"The reality is that advisers are spread pretty thin at times," Mr. Jolly said. "You're just trying to get something processed. Maybe there's an element of laziness, but a lot of times people aren't paying attention to details."
Finra has been concerned about share class suitability violations for a long time, Ms. Light said. The issue has made it into exam priorities in the past and the regulator has brought charges against firms.
So why bring the focus to 529 plans in particular in 2019? For starters, the new tax code stemming from the 2017 tax reform law opened up 529 plans to more than just college tuition. Now investors can use them for K-12 expenses, complicating the issue of share class suitability based on the length of time the money will be invested.
Another catalyst for Finra's new effort is the success of a similar initiative by the Securities and Exchange Commission in early 2018. That program allowed self-reporting by investment advisers who had improperly invested clients in high-fee mutual funds share classes. According to Mr. Russell, who helped more than a dozen firms participate in the SEC program, Finra is essentially modelling its program after the SEC's.
Qualitative vs. Quantitative
Ms. Schroeder said the primary difference with her agency's program is that it is a qualitative assessment of supervisory structures and share class suitability rather than a purely quantitative look at fees.
In other words, Finra isn't saying Class C shares are always bad. It wants firms to ensure investors are getting the right investment to fit their needs. In particular, Finra wants to see improvements in how brokers are trained on the costs and benefits of different 529 plan share classes, how firms receive data on plans sold, and how firms review the suitability of recommendations.
Though many broker-dealers welcome the opportunity to improve supervisory systems and procedures, firms are less pleased with the initiative's disclosure requirements, Mr. Russell said. Firms need to look for violations dating back to 2013, and go back to 2008 to calculate restitution for investors.
"So you can imagine that if you went to a plan sponsor and said you needed transaction-level information going all the way back to 2008, you're going to get a myriad of responses," he said. "Some can't do it; some only have data for some of the years."
Firms have to crunch the numbers to figure out whether or not a client was harmed, then calculate exactly how much to pay back. Though Finra suggested two approaches — an aggregate statistical approach or a customer-specific analysis — both will take significant time.
In addition to extending the deadline, Finra said it will be flexible with firms on timing. The regulator has set up a dedicated email account (529Initiative@finra.org) for firms to request an extension for either their initial supervisory review or for collecting the required information.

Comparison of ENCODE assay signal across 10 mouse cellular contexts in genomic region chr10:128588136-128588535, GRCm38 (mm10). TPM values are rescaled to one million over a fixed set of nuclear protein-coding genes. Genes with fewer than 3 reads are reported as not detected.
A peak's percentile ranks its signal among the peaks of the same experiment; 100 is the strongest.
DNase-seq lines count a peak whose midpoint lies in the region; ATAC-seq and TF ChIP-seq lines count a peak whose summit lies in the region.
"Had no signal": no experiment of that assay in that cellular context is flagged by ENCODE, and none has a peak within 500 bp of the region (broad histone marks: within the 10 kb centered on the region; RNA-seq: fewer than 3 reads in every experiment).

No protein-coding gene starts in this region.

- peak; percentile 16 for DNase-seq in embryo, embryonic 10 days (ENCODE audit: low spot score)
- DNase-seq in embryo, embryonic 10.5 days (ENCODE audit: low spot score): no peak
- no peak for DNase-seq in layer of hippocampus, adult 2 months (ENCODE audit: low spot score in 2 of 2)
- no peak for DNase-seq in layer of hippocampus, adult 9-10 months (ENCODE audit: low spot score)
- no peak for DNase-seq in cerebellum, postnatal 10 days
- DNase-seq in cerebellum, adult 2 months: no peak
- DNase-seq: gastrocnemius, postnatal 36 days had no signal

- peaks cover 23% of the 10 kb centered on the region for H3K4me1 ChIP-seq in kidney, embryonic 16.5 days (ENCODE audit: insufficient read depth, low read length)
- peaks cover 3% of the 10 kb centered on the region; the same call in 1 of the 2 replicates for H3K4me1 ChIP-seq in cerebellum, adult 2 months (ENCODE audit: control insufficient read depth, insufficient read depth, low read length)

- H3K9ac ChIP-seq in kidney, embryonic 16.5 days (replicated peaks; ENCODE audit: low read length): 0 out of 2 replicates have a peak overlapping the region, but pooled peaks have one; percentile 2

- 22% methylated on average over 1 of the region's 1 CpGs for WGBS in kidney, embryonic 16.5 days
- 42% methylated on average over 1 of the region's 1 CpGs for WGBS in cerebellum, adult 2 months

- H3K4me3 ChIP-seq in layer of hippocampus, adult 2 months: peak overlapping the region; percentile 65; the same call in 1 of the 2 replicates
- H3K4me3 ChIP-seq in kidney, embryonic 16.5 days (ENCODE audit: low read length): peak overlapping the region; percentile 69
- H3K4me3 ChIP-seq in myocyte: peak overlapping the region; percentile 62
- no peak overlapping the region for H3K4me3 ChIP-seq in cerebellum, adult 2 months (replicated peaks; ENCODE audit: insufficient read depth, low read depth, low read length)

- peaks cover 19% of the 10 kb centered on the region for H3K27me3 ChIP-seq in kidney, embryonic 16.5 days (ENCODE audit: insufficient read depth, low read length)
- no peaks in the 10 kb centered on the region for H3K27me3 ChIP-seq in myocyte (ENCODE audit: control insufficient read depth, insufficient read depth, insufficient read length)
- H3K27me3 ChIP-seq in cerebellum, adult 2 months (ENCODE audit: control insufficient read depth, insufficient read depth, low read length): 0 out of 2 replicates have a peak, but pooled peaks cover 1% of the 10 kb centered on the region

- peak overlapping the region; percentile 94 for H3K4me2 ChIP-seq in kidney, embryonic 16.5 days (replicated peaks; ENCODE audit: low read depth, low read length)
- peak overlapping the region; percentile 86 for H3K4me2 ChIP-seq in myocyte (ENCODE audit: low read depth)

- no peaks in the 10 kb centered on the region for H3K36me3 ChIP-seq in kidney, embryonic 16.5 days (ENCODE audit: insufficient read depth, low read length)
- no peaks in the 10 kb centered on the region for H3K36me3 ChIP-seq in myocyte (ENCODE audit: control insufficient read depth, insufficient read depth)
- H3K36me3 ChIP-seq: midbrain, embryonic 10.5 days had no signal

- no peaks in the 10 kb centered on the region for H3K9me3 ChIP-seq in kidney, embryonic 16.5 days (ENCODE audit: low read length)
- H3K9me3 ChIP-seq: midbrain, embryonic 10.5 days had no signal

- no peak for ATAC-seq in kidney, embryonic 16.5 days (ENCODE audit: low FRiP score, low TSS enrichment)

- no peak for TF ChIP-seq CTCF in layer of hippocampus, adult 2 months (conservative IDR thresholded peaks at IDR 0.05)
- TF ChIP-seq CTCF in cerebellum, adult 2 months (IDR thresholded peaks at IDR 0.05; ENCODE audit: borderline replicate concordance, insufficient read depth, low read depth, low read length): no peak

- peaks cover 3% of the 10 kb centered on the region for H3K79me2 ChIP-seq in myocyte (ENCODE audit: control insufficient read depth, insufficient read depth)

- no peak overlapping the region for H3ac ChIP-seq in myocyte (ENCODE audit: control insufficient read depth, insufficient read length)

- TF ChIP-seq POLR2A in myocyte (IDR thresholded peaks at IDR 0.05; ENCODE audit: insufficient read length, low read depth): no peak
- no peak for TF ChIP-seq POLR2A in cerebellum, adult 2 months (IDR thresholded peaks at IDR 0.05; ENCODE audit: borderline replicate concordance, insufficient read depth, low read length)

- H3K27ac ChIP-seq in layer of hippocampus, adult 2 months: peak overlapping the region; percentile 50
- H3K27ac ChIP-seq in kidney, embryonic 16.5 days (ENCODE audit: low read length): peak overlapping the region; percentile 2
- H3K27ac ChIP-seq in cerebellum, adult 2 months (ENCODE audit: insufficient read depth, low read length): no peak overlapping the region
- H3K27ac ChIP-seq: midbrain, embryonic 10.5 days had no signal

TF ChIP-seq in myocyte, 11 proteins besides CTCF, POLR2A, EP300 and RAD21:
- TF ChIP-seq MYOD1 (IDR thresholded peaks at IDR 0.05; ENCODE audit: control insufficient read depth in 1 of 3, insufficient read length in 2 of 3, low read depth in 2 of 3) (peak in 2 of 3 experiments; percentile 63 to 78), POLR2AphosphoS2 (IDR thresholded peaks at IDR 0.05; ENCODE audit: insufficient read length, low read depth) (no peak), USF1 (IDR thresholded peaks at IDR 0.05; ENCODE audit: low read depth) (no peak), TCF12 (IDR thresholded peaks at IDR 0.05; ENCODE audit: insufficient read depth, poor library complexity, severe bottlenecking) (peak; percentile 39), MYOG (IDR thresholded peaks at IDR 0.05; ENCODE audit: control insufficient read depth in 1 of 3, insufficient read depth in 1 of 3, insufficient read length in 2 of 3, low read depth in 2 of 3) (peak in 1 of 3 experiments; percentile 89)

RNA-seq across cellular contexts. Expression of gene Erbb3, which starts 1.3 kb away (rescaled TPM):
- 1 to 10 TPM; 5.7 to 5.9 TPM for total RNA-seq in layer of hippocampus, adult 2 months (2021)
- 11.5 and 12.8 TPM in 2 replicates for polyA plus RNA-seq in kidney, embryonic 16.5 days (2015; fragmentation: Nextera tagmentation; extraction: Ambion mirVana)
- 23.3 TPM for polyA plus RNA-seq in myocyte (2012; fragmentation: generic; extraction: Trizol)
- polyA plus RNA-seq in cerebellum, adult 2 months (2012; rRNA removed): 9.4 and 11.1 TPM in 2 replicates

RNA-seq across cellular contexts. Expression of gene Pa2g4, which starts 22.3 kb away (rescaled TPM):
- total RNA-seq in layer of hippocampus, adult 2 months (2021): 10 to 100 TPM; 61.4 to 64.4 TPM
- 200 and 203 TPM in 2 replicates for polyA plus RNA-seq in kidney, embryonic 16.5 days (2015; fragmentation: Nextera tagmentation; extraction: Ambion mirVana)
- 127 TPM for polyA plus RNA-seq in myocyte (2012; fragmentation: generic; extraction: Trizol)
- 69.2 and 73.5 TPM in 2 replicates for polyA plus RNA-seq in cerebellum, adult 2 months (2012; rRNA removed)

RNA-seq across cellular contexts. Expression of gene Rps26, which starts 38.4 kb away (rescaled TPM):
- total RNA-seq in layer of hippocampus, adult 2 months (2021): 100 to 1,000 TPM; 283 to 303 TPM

"I do think it's important to say that the first step of this initiative would not be data gathering; it's qualitatively assessing the supervisory process," Ms. Schroeder said.
For firms that ultimately decide not to participate, Finra won't automatically waive fines, but neither will it increase the sanctions it would have imposed before the initiative was offered.
Mr. Jolly thinks Finra's initiative is a good thing, but says it faces an uphill battle getting the industry to participate. It's like watching the referees in an NFL game: It can be hard to remember that the ones blowing the whistle and issuing penalties also have the players' best interests at heart.
"The point is, Finra is like this Big Brother that's always out there looking over your shoulders," Mr. Jolly said. "If you're not breaking the law, you've got nothing to worry about. But if I accidentally screw something up, am I going to get slapped on the wrist?"
The additional regulatory risk is unlikely to discourage many advisers from selling 529 plans, said Mark Kantrowitz, publisher and vice president of research at SavingForCollege.com. Finra is giving firms plenty of time to clean their act up before the regulator starts "knocking heads together."
Mr. Kantrowitz thinks the initiative will ultimately influence advisers to be more deliberate in assessing a client's risk tolerance and time horizon, which they should have been doing already.
"More families are contributing to 529 plans than previous years," he said. "That's why it's good that Finra is applying this extra scrutiny now."
Ross Riskin, assistant professor of taxation and CFP program director at The American College, suggested increased awareness around fees could actually be beneficial for adviser-sold plans, especially with the new tax law complicating share class suitability.
"It's not one-size-fits-all," Mr. Riskin said. "Working with a competent, well-informed adviser is still the right way to go with these things."